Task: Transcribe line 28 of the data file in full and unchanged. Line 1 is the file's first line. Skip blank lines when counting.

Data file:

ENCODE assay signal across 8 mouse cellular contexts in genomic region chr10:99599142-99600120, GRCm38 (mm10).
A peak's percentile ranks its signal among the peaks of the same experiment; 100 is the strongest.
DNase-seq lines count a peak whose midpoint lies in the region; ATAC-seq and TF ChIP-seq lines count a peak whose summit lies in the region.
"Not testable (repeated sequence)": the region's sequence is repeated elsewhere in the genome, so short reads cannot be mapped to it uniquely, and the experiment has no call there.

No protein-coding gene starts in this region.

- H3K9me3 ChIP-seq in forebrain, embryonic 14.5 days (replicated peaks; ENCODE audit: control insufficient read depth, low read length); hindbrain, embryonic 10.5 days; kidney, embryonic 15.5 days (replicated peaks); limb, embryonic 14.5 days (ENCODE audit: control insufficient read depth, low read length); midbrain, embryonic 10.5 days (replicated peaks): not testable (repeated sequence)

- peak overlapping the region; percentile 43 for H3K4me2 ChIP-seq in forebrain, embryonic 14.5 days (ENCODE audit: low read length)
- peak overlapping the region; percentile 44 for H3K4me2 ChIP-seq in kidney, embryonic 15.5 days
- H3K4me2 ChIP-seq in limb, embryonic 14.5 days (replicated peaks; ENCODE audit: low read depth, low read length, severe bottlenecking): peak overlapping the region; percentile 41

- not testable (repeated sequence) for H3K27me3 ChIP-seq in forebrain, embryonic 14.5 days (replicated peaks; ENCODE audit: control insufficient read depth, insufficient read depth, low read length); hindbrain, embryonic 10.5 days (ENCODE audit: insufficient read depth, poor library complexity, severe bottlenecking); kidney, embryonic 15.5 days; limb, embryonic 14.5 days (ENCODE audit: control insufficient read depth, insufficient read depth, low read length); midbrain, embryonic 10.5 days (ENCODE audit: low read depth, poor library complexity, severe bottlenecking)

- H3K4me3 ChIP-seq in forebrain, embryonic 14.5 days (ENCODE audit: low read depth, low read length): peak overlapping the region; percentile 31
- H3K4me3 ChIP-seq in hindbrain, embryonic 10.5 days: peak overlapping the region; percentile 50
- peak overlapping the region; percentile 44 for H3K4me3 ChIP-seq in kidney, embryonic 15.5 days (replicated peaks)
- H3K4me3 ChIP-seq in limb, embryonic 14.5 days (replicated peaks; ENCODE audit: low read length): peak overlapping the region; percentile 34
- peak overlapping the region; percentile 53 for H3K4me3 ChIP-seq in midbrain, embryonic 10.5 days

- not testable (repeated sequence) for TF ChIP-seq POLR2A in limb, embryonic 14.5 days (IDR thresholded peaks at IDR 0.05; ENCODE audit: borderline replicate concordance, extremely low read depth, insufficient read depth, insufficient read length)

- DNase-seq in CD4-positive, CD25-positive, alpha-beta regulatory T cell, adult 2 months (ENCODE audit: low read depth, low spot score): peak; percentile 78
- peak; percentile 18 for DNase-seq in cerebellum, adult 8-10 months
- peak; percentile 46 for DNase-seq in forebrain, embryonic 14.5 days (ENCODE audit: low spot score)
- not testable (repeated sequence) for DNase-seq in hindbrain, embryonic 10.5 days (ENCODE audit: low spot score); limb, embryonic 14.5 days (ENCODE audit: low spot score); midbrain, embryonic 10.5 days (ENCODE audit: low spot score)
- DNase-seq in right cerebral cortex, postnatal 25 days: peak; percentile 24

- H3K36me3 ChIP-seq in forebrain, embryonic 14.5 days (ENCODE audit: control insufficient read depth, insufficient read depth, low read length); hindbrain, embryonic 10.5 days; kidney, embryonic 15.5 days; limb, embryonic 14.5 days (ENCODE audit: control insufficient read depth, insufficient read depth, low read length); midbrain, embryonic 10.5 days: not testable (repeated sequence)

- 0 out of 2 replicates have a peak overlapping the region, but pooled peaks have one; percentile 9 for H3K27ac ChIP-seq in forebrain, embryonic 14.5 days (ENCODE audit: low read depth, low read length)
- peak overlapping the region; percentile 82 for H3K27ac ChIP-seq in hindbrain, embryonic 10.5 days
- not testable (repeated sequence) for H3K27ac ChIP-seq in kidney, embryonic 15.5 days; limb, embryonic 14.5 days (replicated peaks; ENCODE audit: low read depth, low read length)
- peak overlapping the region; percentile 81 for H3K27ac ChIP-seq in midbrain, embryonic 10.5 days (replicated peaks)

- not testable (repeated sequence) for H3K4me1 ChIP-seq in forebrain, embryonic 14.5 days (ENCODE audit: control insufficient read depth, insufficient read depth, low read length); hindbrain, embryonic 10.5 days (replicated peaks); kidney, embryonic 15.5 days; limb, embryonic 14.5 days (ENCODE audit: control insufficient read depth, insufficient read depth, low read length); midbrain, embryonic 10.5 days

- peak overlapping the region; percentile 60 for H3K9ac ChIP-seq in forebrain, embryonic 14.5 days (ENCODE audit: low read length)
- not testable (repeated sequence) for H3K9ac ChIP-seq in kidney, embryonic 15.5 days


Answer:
- peak overlapping the region; percentile 60 for H3K9ac ChIP-seq in forebrain, embryonic 14.5 days (ENCODE audit: low read length)